Update on Xenotropic Murine Leukemia Virus-Related Virus (XMRV)
IS CHRONIC FATIGUE MISSED XMRV? ANOTHER RETROVIRUS? TESTING AND TREATMENT DEFECTS? MISSED NEW BABESIA OR BARTONELLA SPECIES? MISSED OTHER VIRUS CLUSTERS, MISSED LYME DISEASE, MISSED INDOOR INFLAMMATORY MOLD OR BACTERIA, OR MISSED MYCOPLASMA OR ???
SOME FEEL AT LEAST PART OF CHRONIC FATIGUE IS DUE TO XMRV: HERE IS A FREE UPDATE
Update on XMRV by Dr. AzRa Mael, MD
What is XMRV (aka Xenotropic Murine Leukemia Virus-Related Virus)? Does it cause Chronic Fatigue Syndrome? What other illnesses might it be associated with? How can it be treated?
XMRV is the current name given to this recently discovered group of retroviruses that infects humans.
It is a member of the third known family of human retroviruses, a Human Gamma Retrovirus (HGRV), and in time these viruses may be renamed HGRV.
Human Immunodeficiency Virus (HIV) and Human T-Lymphotropic Virus (HTLV) are the other 2 families of human retroviruses that may be more familiar to some.
XMRV was first discovered in association with prostate cancer in 1996. Only recently (2009) was the virus found to be strongly associated with Chronic Fatigue Syndrome by a group of collaborating labs, including Dr. Mikovits's lab at the Whittemore Peterson Institute (WPI).
The presence of other closely related viruses (murine leukemia virus related-viruses or MLV-related viruses) was then independently and robustly confirmed by the Harvard / NIH / FDA collaborative effort headed by Dr.'s Lo and Alter in 2010.
The family of viruses consists of multiple closely related viral mutations, which is typical of retroviruses. In studies, approximately 80-90% (perhaps more) of people with CFS have XMRV and closely related viruses, compared to 4-7% of controls.
The strength of this association has led to the hypothesis that XMRV causes CFS.
However, it is more complicated than that. In unpublished studies from Dr. Paul Cheney and Gordon Medical patients, approximately 40-50% of healthy family members and close contacts of people with CFS are infected with XMRV.
XMRV alone may not be sufficient to cause CFS in all people, but it appears it may be a necessary contributing factor, possibly in combination with another undetected retrovirus, another infection, or a genetic susceptibility to XMRV.
It is possible not everyone infected will develop disease in response to XMRV. In the case of HTLV, another human retrovirus, we see a similar pattern in that only 10% of infected patients develop clinical illness.
Since the original CFS paper published in Science magazine in 2009, several research teams have questioned the research of Mikovits, Lo, and Alter, perhaps due to concern about the consequences of the presence of XMRV in the nation's blood supply, and the high cost of screening our blood banks.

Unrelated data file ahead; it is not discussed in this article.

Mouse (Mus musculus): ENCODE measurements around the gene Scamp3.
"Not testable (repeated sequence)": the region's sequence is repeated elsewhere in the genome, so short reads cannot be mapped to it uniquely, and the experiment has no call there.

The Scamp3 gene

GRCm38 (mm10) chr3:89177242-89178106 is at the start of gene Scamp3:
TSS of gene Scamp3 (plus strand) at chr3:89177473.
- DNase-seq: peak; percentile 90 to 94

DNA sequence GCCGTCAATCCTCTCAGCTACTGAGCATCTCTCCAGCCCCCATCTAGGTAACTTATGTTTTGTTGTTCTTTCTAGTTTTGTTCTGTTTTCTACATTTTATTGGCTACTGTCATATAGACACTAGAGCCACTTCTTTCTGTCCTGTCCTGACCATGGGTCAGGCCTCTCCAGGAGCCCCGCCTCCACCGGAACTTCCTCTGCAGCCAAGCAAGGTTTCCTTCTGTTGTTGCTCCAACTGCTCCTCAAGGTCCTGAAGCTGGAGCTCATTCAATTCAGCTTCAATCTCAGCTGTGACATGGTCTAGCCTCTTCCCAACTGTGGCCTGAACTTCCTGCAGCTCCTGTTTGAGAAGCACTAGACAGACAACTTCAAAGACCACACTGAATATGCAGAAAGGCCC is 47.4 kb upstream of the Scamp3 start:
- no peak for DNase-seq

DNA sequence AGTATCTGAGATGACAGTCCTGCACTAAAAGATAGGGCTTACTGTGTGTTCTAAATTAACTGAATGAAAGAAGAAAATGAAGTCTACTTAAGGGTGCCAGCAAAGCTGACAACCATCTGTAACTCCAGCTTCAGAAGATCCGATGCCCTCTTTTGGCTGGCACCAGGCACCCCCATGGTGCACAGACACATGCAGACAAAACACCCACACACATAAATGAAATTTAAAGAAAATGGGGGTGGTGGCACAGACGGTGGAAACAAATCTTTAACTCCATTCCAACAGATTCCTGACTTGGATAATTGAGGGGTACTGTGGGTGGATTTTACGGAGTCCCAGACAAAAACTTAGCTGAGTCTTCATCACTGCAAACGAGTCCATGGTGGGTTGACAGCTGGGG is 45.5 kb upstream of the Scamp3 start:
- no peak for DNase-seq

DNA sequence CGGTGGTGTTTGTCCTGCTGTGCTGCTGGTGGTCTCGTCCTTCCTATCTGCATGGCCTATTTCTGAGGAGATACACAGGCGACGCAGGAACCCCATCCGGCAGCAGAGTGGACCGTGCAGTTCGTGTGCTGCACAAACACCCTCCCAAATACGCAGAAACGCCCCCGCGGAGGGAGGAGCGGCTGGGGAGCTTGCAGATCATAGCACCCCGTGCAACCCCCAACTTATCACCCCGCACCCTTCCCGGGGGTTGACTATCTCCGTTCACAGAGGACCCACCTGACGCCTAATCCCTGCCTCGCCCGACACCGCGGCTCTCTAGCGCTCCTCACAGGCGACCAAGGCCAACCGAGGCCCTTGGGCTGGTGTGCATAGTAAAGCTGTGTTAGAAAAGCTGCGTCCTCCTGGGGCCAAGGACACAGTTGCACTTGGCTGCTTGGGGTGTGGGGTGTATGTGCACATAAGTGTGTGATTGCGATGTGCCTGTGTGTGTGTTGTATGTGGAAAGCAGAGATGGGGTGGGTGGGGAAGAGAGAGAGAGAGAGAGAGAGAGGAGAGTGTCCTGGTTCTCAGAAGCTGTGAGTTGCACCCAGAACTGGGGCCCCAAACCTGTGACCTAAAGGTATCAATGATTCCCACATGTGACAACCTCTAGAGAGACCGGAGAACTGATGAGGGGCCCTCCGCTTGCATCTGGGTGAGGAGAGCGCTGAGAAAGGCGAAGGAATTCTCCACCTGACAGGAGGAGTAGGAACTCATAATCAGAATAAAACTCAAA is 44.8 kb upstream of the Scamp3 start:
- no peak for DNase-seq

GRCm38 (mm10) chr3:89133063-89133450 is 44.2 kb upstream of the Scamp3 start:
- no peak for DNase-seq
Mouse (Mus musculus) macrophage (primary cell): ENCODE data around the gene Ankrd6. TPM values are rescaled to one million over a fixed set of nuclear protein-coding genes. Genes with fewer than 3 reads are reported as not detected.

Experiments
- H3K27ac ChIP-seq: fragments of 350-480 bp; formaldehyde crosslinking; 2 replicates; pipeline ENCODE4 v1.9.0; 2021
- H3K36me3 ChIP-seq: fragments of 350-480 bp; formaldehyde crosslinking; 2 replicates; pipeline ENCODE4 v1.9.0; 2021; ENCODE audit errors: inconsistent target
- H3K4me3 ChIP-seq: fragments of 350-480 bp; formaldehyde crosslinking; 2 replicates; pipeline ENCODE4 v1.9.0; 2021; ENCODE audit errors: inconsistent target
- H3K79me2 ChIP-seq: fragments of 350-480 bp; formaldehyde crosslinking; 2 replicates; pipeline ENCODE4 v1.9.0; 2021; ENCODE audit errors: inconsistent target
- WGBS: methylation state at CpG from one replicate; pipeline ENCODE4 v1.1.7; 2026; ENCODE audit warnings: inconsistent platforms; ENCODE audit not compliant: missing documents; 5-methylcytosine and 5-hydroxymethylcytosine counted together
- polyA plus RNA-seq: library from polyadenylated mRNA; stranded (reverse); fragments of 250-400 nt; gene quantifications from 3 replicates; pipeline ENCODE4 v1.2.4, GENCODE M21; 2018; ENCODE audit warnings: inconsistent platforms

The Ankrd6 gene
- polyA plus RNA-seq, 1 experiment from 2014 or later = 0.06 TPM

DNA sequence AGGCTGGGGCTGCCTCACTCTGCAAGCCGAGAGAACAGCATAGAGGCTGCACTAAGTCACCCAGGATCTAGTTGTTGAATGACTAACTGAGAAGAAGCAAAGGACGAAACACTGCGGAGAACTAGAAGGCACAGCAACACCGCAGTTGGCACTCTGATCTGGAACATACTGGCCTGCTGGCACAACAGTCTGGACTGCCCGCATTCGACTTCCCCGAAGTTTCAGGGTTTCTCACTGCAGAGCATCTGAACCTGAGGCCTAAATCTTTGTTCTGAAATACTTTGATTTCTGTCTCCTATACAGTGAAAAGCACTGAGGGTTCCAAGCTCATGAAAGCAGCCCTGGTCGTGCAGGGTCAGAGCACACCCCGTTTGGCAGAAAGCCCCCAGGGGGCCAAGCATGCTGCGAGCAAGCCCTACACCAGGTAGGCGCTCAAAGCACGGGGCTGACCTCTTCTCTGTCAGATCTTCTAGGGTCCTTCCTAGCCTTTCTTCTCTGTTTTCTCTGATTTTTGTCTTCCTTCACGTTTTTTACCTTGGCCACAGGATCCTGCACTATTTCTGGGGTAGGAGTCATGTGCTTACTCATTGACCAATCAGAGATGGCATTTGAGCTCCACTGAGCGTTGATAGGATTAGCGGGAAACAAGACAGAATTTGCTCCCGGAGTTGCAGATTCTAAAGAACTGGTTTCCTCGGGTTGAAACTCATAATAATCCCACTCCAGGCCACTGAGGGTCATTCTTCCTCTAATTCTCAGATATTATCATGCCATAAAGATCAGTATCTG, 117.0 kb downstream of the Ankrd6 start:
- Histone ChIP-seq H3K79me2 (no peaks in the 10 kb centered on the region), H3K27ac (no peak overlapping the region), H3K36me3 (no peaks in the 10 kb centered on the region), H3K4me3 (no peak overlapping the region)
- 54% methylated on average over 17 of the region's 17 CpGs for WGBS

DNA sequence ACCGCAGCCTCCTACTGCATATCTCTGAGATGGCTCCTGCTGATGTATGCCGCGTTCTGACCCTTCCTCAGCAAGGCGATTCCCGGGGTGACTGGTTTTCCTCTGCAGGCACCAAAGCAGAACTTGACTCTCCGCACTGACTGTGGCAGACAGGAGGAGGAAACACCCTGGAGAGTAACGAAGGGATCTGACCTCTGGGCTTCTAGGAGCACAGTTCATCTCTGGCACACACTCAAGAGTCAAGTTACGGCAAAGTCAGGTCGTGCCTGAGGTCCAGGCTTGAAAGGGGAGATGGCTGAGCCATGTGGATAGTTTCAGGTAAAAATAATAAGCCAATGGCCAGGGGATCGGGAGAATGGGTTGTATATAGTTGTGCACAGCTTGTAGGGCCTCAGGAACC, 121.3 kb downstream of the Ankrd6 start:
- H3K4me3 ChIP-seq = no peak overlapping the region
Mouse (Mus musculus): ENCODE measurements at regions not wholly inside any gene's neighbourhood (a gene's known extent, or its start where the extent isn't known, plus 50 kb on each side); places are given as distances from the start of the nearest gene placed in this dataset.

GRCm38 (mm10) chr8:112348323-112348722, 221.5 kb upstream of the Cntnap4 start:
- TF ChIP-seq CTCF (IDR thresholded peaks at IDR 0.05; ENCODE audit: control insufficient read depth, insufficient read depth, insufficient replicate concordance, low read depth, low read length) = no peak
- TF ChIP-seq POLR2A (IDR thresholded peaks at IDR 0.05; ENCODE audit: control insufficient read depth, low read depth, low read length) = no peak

A recent flurry of papers attempted to debunk the XMRV research using the issue of possible mouse DNA contamination. The contamination concerns are generally valid, but the research done by the group for the Science paper, and the later paper by Lo and Alter had already taken steps to test for such contamination issues.
The contamination arguments, claiming the positive results are due to mouse DNA, cannot explain why positive samples show an immune response to XMRV, or why XMRV can be cultured from samples.
In addition, the samples were tested specifically for mouse DNA, in order to ensure there would be no contamination.
The contamination papers are not relavant to the most important studies indicating the finding of XMRV in Chronic Fatigue Syndrome, and the existence of XRMV still stands firm.
As of December 2010, the American Red Cross and international blood banks began banning blood donation from people with CFS. The government is currently working to develop a fast and accurate test for XMRV in order to protect the blood supply.
In unpublished research XMRV has been found associated with multiple other illnesses, including chronic Lyme disease.
It is associated with lymphoma, prostate cancer, inflammatory breast cancer, fibromyalgia, autism, Parkinson's, and Multiple Sclerosis, among other inflammatory conditions.
There is no proof yet that it is causative, but it is being found in higher numbers than would otherwise be expected.
Testing for XMRV has not proven easy. The Lo/Alter paper has shown there are many strains (mutations) of XMRV and related MLV viruses (such as PMRV).
Different strains of the virus can only be detected using the most sensitive PCR probes and under exacting conditions, often requiring culturing of the blood sample for several weeks to increase the viral numbers to detectable levels.